In March 2018, the Rutgers University Law School international human rights law clinic, along with Gutiérrez’s attorney Eduardo Beckett, filed a writ of habeas corpus for Gutiérrez’s release. One of the allegations was that Gutiérrez’s first amendment rights were being violated, Beckett told the Knight Center.

They also included a redacted ICE email dated February 2017– before Gutiérrez's asylum claim was denied– that was found through a Freedom of Information Act request and that showed Gutiérrez’s name on a Non-Detained Target List, Beckett explained.

“Emilio has been criticizing both governments since he got here and so to us, the evidence was clear that not only that, in addition to that, the transcripts from the immigration hearing also revealed the comments by ICE officials about the press, about him being a journalist, and so if you put all that together, to me at least it was very obvious that there was retaliation and reprisals for exercising those constitutional rights,” Beckett said.

In July, a judge found in Gutiérrez’s favor regarding the first amendment issues, but not on issues of due process, equal protection and APA claims. An evidentiary hearing was planned for Aug. 1 regarding whether Gutiérrez's constitutional rights were intentionally violated and the U.S. attorney was to hand over other emails and evidence in late July, Beckett said.

In his order, the judge cited Gutiérrez's presence on the Non-Detained Target List emails, as well as NPC Executive Director William McCarren's statements under oath that he was told by an ICE official to "tone it down." He also cited Gutiérrez's criticism of ICE and the U.S. government while accepting the John Aubuchon Press Freedom award from the NPC.

Now that father and son have been released, the evidentiary hearing will no longer happen and no further emails or evidence will be handed over, Beckett explained.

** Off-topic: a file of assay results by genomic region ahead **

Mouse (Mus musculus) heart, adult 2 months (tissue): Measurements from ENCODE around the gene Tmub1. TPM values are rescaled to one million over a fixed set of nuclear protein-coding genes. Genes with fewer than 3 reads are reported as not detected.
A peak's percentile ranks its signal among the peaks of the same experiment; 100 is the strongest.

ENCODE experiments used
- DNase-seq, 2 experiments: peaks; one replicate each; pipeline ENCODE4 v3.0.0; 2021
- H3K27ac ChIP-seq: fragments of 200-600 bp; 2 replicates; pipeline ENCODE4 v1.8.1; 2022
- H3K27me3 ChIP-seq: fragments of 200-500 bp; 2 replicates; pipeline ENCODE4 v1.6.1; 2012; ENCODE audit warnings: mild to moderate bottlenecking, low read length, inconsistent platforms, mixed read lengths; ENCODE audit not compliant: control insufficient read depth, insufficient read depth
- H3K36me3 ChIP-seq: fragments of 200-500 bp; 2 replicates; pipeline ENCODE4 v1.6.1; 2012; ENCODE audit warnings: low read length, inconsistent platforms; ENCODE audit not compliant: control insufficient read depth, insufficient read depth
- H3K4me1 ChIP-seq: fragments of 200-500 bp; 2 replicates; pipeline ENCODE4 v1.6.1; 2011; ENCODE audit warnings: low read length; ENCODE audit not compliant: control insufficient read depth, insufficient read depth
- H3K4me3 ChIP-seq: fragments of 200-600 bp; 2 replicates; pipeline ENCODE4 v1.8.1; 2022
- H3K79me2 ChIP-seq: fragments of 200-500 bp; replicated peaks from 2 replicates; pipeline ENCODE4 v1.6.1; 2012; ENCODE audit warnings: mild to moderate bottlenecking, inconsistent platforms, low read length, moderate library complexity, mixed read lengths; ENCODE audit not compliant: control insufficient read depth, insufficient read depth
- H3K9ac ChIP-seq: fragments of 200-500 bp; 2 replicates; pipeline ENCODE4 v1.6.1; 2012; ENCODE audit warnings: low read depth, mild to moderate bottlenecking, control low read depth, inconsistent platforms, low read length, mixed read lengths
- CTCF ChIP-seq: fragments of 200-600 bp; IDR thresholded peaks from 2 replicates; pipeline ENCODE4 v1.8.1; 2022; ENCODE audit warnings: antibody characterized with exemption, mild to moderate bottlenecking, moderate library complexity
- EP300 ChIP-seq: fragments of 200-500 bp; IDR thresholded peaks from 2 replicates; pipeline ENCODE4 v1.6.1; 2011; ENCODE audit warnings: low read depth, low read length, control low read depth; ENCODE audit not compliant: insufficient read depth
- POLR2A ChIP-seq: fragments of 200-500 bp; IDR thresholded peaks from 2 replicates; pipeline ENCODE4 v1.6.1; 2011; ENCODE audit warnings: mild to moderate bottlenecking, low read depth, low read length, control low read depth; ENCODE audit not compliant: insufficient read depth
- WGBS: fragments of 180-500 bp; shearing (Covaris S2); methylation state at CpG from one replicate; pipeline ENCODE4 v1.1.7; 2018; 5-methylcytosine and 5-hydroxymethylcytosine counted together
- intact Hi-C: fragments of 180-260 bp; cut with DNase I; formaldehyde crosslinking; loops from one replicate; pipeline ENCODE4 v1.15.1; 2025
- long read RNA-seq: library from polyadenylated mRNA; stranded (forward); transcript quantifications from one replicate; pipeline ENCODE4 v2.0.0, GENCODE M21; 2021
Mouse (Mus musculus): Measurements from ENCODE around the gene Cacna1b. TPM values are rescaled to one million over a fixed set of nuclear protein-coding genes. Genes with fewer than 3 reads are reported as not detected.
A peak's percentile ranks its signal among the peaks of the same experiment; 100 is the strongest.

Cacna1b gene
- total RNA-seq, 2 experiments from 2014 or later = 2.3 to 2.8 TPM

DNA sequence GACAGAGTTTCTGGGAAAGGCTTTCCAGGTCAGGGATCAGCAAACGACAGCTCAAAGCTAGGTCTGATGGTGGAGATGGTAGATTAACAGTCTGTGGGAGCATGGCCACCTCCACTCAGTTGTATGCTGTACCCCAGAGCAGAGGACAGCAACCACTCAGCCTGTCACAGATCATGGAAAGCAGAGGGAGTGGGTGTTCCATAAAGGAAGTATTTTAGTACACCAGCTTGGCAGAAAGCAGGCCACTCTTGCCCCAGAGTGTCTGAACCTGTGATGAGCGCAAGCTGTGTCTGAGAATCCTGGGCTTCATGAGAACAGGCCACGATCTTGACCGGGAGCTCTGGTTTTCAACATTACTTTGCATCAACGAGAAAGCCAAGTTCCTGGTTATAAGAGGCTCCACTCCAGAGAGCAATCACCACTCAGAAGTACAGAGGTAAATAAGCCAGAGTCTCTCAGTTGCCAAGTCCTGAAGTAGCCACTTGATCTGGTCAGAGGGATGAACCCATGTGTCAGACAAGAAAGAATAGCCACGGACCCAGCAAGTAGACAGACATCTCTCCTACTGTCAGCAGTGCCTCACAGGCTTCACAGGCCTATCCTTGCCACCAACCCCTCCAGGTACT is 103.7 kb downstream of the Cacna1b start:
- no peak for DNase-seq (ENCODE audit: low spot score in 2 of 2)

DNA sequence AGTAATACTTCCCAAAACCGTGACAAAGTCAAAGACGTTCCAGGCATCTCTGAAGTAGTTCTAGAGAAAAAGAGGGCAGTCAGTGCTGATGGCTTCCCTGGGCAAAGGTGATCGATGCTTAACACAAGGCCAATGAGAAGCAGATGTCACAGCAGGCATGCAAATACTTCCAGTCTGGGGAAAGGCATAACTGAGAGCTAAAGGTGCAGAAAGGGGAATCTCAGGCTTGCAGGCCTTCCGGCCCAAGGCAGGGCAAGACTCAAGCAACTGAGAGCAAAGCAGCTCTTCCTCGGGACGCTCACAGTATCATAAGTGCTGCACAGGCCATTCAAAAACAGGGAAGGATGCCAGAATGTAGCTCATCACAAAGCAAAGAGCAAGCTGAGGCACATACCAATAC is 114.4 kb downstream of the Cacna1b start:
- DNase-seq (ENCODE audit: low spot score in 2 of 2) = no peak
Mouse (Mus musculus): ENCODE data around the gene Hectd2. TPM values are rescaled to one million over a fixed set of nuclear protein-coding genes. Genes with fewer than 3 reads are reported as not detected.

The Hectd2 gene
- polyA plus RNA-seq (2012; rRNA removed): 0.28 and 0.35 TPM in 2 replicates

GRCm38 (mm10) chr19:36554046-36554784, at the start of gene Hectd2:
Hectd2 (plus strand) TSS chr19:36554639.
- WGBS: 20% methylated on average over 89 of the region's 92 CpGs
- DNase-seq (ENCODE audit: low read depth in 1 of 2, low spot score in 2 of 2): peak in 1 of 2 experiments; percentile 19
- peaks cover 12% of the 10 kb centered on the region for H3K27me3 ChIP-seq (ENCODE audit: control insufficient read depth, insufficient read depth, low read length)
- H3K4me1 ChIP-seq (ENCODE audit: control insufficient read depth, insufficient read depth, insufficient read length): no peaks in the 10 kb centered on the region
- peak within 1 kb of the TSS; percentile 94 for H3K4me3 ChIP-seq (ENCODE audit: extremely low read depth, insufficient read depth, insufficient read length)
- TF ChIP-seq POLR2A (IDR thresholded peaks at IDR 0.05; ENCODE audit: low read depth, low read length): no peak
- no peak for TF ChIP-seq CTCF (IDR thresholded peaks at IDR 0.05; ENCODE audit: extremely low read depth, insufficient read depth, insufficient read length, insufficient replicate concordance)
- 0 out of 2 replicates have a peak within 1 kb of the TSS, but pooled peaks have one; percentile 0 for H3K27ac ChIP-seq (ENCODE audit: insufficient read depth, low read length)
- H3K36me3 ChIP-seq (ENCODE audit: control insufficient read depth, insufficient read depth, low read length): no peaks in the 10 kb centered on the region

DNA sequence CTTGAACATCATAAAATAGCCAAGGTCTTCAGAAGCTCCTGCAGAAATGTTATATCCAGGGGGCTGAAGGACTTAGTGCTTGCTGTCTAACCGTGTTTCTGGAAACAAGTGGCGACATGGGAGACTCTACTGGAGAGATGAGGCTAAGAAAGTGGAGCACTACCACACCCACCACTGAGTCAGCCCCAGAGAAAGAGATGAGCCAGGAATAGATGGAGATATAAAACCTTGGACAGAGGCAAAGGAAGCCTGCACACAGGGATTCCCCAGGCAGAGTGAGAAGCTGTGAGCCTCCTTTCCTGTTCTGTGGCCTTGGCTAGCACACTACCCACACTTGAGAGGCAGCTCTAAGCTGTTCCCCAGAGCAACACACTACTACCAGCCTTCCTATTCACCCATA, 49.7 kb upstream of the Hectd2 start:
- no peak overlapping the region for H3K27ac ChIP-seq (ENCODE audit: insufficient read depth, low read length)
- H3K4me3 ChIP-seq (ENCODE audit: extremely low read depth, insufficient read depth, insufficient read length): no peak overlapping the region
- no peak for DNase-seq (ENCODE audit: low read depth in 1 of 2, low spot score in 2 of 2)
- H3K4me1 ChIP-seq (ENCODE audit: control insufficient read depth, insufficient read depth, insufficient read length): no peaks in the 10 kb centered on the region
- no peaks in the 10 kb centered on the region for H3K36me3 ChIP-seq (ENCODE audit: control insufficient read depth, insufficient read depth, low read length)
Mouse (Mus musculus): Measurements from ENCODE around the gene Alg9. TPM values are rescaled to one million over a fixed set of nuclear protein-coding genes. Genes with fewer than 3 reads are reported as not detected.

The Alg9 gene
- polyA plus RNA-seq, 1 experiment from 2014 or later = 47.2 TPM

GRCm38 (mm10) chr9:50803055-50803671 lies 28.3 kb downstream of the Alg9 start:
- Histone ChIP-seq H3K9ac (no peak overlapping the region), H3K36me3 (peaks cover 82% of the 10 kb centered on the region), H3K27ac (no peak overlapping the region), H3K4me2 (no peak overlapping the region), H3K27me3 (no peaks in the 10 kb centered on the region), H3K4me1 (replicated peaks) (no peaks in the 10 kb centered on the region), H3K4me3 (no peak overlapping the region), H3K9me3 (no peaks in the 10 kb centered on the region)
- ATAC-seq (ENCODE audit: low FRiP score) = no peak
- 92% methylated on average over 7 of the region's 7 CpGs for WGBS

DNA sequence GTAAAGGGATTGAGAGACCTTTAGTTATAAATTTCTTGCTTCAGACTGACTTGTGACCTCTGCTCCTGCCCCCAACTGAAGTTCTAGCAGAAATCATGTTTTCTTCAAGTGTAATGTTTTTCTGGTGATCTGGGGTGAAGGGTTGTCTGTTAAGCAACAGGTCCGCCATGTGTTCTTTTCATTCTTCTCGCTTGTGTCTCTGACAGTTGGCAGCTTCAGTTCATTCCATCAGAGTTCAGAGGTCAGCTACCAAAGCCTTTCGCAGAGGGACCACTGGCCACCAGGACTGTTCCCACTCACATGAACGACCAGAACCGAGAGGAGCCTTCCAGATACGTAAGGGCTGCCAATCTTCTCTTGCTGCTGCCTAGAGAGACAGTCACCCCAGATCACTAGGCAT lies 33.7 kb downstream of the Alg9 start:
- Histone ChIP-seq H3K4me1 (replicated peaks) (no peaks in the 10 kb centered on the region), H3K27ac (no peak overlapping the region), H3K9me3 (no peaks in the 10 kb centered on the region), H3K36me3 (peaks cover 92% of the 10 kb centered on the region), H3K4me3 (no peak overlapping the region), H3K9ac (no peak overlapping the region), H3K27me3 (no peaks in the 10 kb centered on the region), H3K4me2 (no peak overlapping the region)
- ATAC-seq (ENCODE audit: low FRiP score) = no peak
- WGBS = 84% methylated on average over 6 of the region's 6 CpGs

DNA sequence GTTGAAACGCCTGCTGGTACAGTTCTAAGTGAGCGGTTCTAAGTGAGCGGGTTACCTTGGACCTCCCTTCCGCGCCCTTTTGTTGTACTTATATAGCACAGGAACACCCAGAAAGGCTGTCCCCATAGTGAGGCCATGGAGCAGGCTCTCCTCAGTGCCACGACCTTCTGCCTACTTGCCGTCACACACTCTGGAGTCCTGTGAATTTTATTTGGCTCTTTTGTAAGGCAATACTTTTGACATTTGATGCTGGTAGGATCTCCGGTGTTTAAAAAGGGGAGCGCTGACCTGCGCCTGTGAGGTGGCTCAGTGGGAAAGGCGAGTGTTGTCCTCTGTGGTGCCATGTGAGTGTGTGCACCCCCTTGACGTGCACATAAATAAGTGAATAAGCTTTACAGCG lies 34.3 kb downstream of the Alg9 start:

Gutiérrez’s case now returns to the immigration judge who first denied his asylum claim. His first hearing will be Aug. 16. Beckett previously told the Knight Center that he and his lawyers are armed with more evidence about the dangers for reporters in Mexico, as well as more than 155 pages of articles Gutiérrez wrote. He also has a friend of the court brief from the NPC and more than 15 other journalism organizations.

Beckett said other immediate plans include getting Gutiérrez to the University of Michigan for the Knight-Wallace journalism fellowship he was awarded.

Following his and his son’s release from detention, Gutiérrez told the Texas Tribune his son has been his inspiration to keep fighting.

“I understand and I share the pain with all the families who have come to this country in order to save their own lives,” he said, in reference to families recently separated at the border after seeking asylum.

Mexico is one of the deadliest countries in the world for journalists and a vast majority of the murders of press workers go unpunished. The latest murder of a journalist was July 24 in Quintana Roo when reporter and director of Semanario Playa News, Rubén Pat Caiuch, was shot and killed. Director of the magazine Encuesta de Hoy, Luis Pérez García, was killed in Iztapalapa near Mexico City the week before.